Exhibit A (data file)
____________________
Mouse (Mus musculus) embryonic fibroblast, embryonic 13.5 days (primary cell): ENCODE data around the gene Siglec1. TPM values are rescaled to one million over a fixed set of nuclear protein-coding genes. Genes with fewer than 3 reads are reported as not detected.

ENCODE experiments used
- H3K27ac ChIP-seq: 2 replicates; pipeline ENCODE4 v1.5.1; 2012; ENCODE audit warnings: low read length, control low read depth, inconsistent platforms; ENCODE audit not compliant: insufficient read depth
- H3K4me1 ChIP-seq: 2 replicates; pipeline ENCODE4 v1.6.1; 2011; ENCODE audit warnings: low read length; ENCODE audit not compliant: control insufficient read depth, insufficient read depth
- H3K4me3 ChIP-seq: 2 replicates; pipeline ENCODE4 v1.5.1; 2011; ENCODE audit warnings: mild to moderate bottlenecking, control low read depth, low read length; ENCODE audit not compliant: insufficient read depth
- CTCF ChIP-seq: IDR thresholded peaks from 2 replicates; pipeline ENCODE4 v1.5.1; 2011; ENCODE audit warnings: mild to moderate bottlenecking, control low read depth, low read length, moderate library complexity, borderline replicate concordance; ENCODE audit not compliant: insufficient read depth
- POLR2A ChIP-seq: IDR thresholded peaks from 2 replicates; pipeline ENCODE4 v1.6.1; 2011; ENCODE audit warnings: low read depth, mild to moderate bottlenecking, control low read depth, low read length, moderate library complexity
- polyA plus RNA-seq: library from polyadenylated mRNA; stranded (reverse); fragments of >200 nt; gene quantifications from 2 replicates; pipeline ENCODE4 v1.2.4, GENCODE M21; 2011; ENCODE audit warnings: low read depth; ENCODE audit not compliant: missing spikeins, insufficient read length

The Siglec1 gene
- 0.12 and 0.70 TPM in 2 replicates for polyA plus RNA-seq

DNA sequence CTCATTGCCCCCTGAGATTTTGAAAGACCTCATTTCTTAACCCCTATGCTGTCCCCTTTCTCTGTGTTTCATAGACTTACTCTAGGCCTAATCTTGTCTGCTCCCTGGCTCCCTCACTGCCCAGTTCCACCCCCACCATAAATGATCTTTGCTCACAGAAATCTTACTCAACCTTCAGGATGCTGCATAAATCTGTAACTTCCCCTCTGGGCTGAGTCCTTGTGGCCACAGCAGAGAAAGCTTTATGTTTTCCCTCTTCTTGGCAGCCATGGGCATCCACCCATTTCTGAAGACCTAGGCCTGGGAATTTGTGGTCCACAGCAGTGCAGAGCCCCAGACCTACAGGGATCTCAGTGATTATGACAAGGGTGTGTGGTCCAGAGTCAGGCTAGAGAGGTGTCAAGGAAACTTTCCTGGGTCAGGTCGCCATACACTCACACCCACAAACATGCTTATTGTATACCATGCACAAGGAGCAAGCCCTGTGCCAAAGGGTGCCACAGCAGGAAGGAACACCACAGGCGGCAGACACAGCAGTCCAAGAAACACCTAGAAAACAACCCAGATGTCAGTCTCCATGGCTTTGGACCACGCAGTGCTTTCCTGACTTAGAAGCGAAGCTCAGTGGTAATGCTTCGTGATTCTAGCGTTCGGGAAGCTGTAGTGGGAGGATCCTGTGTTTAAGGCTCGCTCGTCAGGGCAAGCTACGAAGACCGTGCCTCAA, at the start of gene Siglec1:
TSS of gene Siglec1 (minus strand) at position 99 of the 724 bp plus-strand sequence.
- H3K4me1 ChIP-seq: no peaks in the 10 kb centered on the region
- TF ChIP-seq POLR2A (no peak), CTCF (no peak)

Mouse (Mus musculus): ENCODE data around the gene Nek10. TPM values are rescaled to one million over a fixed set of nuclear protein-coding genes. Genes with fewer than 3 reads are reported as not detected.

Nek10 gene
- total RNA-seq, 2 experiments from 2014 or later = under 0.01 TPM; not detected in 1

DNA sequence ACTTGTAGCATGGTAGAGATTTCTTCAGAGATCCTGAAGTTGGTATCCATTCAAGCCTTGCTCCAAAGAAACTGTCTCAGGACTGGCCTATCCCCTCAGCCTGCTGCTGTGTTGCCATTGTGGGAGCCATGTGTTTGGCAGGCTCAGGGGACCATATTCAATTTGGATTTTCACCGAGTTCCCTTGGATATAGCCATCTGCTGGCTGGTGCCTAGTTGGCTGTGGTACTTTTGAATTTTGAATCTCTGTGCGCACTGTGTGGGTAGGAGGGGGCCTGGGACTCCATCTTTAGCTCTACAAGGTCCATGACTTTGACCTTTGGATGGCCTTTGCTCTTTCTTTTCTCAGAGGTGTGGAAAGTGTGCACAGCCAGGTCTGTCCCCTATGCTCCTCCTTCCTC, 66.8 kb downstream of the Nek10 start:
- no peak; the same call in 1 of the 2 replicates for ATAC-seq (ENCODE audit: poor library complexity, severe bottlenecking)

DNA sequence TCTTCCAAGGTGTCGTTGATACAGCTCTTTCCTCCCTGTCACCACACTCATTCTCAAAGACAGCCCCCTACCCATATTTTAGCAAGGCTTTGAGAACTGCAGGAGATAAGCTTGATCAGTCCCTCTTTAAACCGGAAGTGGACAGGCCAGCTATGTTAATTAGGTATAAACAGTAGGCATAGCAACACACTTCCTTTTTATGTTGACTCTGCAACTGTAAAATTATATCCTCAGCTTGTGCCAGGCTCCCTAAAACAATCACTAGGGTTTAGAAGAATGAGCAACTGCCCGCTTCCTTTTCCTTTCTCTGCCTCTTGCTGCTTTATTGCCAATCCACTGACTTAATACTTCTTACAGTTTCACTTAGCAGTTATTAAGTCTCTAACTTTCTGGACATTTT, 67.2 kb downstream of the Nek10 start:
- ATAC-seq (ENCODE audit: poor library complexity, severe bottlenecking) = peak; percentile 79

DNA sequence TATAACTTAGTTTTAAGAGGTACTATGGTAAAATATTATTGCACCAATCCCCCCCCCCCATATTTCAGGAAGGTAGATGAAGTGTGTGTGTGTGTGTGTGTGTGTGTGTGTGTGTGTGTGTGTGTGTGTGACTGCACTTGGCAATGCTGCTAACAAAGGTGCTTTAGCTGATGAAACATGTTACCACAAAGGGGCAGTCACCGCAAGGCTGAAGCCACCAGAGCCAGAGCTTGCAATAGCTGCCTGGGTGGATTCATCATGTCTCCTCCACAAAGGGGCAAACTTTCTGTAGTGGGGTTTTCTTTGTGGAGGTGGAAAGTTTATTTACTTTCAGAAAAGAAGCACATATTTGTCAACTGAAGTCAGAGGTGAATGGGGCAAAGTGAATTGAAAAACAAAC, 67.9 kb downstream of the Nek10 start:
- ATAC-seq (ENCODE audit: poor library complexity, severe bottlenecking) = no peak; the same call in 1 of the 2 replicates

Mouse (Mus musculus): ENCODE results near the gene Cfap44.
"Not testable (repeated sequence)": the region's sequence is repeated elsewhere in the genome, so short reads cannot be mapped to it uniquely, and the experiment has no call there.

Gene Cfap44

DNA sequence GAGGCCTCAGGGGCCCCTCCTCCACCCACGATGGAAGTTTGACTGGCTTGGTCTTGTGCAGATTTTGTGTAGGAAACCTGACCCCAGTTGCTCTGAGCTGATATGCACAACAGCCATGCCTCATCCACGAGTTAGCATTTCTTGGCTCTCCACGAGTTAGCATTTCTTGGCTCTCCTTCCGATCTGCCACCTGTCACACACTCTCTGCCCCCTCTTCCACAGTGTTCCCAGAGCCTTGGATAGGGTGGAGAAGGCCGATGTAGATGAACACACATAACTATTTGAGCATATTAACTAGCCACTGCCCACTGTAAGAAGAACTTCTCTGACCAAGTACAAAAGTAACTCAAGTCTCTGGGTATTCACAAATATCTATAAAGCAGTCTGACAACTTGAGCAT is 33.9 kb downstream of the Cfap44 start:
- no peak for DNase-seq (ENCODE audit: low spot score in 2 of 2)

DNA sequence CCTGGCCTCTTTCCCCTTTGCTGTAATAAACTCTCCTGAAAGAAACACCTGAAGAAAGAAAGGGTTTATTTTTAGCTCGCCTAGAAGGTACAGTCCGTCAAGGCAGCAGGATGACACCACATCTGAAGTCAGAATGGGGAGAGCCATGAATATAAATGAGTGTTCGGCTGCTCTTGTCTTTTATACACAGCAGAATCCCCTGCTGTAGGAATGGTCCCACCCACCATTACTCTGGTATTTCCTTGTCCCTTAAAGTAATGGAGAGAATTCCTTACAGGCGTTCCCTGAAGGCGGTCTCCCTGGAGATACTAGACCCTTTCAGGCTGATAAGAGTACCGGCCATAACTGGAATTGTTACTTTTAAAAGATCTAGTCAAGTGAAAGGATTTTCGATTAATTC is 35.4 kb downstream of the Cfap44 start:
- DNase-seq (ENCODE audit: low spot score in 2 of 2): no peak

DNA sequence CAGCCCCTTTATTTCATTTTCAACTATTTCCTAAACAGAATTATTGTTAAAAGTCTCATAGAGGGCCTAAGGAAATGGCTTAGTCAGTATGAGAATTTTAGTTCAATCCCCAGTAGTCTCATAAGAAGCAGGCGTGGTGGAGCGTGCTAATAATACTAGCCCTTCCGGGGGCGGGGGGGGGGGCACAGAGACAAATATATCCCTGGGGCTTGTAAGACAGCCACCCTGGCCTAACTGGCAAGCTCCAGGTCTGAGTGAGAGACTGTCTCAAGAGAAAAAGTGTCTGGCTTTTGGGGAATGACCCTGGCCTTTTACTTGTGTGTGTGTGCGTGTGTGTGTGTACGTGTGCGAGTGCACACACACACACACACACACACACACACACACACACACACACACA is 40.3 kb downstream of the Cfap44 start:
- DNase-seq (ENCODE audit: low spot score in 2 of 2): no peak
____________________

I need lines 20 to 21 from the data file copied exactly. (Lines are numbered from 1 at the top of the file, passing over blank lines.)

DNA sequence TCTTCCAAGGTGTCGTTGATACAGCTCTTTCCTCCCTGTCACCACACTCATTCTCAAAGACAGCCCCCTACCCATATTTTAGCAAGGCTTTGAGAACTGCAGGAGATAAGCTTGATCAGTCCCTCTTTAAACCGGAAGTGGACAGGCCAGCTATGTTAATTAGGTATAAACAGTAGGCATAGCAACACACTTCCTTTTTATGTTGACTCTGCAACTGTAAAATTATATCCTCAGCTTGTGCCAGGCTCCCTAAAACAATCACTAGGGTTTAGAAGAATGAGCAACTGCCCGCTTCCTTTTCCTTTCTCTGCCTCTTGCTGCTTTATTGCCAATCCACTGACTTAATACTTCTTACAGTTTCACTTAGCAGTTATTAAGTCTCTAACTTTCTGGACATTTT, 67.2 kb downstream of the Nek10 start:
- ATAC-seq (ENCODE audit: poor library complexity, severe bottlenecking) = peak; percentile 79